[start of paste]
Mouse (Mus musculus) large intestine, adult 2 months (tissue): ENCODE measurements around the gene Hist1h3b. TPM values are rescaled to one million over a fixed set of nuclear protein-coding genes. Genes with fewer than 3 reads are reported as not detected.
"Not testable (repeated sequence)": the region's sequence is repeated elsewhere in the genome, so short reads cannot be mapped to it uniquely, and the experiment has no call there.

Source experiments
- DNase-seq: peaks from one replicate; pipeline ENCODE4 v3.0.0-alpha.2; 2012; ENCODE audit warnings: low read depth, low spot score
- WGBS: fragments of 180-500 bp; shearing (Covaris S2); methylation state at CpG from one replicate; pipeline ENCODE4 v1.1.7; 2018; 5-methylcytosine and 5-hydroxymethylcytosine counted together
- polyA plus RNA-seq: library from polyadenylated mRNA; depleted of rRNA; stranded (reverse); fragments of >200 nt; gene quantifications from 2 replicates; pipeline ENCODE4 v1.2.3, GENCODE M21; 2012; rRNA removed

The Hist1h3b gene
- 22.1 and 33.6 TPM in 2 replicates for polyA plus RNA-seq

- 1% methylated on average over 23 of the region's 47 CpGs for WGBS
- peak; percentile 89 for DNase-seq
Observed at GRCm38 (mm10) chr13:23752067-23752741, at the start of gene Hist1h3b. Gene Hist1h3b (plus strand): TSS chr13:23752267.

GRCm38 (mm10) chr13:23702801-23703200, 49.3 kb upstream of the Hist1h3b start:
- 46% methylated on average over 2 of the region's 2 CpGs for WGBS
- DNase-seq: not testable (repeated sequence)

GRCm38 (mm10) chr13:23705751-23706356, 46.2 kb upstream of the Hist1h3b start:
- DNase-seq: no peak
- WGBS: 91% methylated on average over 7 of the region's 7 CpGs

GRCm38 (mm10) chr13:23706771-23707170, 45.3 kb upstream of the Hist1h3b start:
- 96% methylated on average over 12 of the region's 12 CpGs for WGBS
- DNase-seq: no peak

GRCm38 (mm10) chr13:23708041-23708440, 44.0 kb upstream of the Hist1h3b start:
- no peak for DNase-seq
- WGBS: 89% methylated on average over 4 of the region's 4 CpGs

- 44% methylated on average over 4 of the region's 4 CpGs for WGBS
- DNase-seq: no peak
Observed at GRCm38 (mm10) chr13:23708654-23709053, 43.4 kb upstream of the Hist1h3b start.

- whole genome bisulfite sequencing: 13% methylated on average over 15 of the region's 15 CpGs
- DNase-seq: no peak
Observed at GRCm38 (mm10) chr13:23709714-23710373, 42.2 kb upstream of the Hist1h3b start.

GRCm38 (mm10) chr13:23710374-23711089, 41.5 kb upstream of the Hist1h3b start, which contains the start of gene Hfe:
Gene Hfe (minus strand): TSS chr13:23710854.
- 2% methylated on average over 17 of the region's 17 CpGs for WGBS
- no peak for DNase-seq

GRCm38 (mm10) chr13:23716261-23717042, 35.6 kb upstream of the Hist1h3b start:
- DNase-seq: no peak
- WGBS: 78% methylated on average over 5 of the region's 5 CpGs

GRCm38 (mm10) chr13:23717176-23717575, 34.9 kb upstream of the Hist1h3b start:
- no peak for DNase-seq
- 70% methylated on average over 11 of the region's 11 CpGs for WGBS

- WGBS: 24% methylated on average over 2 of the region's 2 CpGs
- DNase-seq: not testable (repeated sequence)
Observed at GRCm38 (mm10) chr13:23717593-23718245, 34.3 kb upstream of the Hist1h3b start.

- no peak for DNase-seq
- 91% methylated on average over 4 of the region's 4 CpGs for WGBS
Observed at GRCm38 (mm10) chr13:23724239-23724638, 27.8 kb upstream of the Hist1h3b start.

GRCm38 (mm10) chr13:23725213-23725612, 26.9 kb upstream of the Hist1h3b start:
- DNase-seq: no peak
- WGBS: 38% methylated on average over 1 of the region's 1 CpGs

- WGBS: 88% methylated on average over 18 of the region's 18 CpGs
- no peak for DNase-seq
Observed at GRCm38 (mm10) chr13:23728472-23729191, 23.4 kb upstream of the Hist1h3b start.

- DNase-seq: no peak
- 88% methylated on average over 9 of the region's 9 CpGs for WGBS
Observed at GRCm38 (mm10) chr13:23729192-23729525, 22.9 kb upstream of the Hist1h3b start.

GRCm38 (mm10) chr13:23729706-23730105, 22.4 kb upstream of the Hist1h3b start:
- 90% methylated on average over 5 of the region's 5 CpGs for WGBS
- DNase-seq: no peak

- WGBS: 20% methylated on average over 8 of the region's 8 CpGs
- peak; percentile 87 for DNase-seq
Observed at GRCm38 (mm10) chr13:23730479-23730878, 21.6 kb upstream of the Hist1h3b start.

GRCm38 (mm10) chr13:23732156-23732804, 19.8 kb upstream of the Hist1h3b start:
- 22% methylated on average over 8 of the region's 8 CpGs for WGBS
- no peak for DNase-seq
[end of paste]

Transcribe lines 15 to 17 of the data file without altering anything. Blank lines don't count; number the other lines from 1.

GRCm38 (mm10) chr13:23705751-23706356, 46.2 kb upstream of the Hist1h3b start:
- DNase-seq: no peak
- WGBS: 91% methylated on average over 7 of the region's 7 CpGs